The 2,000-year-old computer that you’ve never heard of

Have you ever heard of the 2,000 year old Antikythera mechanism? The Antikythera Mechanism as it is known, is regarded as the world’s oldest ‘computer’ and is thought to have been used to predict movements of the sun, moon and planets and record dates of the ancient Olympiad. Its remains were recovered from a Roman shipwreck off the southern coast of Greece in 1901.

The significance and complexity were not understood until a century later. The construction has been dated to the early 1st century BC. Technological artifacts of similar complexity and workmanship did not reappear until the 14th century, when mechanical astronomical clocks were built in Europe.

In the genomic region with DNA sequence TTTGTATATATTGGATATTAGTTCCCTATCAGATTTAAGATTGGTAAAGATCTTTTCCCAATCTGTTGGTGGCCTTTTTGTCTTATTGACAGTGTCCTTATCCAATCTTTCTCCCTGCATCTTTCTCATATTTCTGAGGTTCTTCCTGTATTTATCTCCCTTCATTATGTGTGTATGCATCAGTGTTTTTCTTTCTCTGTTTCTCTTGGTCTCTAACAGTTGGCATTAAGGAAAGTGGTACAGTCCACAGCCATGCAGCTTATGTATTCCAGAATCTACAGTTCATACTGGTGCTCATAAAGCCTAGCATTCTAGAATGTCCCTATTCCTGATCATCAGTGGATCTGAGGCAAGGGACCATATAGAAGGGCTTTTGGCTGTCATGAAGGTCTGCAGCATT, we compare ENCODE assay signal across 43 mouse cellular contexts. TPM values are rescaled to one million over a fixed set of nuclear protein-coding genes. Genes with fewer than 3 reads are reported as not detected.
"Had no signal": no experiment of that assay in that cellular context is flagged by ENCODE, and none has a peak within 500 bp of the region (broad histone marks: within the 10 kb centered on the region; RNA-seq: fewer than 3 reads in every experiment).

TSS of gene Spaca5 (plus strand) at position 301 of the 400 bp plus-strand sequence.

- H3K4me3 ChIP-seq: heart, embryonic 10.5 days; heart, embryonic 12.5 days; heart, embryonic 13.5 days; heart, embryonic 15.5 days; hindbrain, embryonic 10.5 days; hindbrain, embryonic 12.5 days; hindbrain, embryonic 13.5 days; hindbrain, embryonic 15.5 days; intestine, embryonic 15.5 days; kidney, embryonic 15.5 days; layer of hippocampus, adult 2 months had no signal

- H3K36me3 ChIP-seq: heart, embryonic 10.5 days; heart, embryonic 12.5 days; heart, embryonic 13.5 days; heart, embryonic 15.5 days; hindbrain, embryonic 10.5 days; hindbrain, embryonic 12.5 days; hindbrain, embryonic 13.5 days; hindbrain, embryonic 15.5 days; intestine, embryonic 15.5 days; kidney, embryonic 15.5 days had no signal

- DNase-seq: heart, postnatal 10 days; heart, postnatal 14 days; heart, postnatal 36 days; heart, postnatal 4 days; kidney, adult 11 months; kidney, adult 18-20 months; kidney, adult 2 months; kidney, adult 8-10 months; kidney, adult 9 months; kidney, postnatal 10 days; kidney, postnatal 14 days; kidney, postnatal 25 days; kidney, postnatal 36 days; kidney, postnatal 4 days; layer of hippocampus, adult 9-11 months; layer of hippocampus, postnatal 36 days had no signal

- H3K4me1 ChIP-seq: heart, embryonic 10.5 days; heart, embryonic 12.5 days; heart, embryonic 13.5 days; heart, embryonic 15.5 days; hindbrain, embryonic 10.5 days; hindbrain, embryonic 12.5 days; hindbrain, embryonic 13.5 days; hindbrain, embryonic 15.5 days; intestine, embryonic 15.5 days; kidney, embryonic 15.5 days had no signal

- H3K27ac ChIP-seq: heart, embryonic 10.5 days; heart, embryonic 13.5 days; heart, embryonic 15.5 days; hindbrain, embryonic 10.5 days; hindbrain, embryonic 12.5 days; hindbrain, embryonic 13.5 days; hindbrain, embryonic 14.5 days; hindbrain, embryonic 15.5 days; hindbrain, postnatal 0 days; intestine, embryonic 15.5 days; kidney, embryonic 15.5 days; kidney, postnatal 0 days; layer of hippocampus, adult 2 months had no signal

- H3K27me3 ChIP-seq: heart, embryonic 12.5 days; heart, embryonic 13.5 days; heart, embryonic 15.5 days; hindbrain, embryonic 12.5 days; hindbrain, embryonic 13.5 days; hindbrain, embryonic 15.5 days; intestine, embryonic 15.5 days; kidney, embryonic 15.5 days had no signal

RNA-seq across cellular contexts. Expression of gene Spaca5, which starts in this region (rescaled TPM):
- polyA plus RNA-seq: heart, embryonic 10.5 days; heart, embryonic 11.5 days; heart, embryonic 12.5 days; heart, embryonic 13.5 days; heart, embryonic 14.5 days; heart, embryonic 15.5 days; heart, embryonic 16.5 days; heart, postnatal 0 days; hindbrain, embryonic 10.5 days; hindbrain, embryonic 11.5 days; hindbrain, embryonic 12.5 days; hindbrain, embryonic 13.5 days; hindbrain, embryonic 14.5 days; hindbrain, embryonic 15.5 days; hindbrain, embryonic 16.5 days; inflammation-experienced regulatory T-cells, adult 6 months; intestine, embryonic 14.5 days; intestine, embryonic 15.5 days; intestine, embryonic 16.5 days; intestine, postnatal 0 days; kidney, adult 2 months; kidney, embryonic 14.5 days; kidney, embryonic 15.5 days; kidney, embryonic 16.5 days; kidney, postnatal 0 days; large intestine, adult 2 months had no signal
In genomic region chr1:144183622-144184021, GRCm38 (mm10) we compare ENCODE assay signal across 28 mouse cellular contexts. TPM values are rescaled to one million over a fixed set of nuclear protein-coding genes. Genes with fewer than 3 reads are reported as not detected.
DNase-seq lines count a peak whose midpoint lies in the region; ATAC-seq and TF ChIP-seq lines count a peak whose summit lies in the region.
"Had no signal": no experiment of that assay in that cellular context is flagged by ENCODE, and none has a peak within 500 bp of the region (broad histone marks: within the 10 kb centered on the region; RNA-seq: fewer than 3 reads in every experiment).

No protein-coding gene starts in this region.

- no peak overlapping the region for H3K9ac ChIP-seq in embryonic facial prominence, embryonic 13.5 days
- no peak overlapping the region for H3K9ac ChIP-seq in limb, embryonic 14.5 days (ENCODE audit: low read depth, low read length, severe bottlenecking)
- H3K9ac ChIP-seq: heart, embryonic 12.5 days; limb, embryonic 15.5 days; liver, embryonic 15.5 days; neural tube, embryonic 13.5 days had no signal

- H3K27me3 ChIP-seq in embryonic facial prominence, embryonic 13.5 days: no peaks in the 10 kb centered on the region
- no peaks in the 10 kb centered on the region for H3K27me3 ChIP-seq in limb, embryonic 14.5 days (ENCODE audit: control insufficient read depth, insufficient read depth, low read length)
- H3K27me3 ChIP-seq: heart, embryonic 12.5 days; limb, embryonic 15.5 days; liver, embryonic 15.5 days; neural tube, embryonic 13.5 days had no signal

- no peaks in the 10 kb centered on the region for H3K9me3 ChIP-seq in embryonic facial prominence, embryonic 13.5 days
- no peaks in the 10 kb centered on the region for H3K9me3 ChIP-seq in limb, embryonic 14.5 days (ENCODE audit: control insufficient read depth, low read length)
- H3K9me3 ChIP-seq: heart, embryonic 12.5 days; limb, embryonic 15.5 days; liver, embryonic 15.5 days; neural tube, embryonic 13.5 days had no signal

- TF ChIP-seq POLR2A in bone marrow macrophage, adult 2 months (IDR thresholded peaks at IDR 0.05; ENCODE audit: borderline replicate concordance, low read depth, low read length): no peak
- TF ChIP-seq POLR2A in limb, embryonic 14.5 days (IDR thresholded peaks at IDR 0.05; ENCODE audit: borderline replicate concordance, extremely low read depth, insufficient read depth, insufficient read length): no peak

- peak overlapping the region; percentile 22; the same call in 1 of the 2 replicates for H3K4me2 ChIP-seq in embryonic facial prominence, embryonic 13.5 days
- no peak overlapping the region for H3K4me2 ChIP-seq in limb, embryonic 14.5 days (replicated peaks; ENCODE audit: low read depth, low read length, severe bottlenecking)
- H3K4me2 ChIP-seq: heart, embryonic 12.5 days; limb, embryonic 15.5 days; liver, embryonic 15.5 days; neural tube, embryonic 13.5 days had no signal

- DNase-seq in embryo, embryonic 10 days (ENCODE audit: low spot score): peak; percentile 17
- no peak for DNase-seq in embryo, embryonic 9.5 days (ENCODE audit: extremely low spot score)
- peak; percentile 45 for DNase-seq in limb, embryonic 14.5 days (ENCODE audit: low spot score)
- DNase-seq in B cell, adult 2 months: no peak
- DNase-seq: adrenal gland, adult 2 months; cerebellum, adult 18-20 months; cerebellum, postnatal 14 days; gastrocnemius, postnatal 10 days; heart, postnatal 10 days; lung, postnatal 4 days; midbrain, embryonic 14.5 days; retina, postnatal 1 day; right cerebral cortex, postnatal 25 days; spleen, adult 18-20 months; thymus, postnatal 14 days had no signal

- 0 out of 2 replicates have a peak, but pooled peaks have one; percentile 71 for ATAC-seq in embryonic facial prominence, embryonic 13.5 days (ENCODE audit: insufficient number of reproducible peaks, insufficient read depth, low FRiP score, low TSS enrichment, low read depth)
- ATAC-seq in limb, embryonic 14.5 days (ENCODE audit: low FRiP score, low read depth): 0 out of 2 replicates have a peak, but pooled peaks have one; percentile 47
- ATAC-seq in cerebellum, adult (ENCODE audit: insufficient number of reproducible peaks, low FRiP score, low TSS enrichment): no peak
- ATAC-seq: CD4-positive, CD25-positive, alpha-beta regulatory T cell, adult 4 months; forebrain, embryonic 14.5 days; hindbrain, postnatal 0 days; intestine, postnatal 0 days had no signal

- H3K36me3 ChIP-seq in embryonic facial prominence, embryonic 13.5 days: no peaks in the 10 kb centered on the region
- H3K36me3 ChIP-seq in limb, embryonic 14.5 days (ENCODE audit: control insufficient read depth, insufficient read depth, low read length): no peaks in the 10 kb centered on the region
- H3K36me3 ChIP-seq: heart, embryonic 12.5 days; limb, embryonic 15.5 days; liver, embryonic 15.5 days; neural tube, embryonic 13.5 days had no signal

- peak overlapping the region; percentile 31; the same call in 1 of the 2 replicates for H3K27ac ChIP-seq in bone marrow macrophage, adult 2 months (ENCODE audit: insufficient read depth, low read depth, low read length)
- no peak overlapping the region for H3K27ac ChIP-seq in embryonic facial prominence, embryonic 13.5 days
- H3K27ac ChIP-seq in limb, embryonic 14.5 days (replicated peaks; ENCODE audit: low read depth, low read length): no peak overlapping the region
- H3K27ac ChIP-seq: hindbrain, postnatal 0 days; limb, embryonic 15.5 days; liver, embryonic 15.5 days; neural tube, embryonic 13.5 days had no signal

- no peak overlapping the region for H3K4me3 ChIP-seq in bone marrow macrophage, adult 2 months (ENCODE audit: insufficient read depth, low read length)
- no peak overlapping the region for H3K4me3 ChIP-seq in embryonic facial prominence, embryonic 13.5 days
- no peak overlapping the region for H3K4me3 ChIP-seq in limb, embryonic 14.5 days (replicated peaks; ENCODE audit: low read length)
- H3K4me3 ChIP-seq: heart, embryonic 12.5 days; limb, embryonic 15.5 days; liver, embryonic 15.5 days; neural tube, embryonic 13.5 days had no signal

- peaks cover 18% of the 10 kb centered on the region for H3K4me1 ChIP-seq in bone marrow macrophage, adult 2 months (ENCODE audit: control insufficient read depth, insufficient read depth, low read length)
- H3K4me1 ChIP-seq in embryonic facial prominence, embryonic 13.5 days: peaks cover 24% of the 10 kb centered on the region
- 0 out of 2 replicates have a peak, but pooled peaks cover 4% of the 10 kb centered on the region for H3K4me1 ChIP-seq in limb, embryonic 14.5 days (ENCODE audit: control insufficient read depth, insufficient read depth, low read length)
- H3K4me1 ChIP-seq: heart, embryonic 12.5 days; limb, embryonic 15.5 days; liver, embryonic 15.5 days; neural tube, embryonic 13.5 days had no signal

What was initially dismissed as an anomaly – a rock with a cogwheel embedded in it must be so for other reasons, including much later shipwrecks – was a device with at least 30 (some say 70) gears, all precision engineered (the teeth were hand-cut equilateral triangles). The calendar dial can be moved to adjust for that inconvenient extra quarter day in the solar year.

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